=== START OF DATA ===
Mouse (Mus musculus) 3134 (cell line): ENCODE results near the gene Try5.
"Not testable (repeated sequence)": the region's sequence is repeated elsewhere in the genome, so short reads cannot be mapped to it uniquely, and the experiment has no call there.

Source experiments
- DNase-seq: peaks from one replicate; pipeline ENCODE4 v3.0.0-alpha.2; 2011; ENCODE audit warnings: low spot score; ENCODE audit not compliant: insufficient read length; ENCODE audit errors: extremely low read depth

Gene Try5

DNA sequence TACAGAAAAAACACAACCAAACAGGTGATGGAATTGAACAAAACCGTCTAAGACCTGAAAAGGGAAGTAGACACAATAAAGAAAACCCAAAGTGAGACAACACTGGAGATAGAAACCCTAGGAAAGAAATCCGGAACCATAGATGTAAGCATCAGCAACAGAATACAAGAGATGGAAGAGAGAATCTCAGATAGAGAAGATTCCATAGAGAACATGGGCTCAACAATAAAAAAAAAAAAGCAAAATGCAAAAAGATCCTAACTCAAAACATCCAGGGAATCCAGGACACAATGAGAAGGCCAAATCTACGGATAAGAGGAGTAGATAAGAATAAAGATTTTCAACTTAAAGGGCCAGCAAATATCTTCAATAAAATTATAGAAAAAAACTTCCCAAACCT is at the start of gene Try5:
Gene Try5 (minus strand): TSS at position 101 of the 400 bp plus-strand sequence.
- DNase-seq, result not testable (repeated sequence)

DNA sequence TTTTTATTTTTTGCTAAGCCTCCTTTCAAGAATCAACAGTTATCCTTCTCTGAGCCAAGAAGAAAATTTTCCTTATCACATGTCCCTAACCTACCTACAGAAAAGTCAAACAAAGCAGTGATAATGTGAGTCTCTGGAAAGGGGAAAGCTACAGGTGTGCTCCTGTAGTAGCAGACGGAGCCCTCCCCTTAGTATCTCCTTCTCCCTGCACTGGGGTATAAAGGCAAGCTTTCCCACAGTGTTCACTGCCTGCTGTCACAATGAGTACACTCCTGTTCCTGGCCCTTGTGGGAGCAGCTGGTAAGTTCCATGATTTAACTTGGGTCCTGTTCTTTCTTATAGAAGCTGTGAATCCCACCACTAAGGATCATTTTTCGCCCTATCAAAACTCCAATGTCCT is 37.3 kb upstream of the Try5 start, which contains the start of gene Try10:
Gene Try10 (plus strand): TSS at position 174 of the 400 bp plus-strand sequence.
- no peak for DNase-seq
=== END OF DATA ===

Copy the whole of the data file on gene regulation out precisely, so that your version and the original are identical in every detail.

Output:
Mouse (Mus musculus) 3134 (cell line): ENCODE results near the gene Try5.
"Not testable (repeated sequence)": the region's sequence is repeated elsewhere in the genome, so short reads cannot be mapped to it uniquely, and the experiment has no call there.

Source experiments
- DNase-seq: peaks from one replicate; pipeline ENCODE4 v3.0.0-alpha.2; 2011; ENCODE audit warnings: low spot score; ENCODE audit not compliant: insufficient read length; ENCODE audit errors: extremely low read depth

Gene Try5

DNA sequence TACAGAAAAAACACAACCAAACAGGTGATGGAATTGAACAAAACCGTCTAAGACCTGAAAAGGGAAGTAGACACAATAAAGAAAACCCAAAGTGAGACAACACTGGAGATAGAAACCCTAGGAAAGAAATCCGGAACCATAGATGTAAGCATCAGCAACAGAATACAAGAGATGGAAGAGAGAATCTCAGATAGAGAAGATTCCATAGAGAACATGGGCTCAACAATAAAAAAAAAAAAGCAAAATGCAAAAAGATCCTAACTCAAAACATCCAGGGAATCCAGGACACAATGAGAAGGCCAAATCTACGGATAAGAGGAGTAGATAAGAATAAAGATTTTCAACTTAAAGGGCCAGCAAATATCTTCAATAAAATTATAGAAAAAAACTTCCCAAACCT is at the start of gene Try5:
Gene Try5 (minus strand): TSS at position 101 of the 400 bp plus-strand sequence.
- DNase-seq, result not testable (repeated sequence)

DNA sequence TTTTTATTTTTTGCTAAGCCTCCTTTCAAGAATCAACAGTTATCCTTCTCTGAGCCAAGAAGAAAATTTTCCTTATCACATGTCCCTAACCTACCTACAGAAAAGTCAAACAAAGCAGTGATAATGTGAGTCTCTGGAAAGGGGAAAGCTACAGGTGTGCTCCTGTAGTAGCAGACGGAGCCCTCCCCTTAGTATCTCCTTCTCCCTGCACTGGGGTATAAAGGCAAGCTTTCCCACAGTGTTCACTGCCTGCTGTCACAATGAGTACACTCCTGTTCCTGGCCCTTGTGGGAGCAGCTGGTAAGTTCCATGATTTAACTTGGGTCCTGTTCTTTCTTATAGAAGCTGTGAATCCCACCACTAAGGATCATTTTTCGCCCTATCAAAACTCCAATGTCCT is 37.3 kb upstream of the Try5 start, which contains the start of gene Try10:
Gene Try10 (plus strand): TSS at position 174 of the 400 bp plus-strand sequence.
- no peak for DNase-seq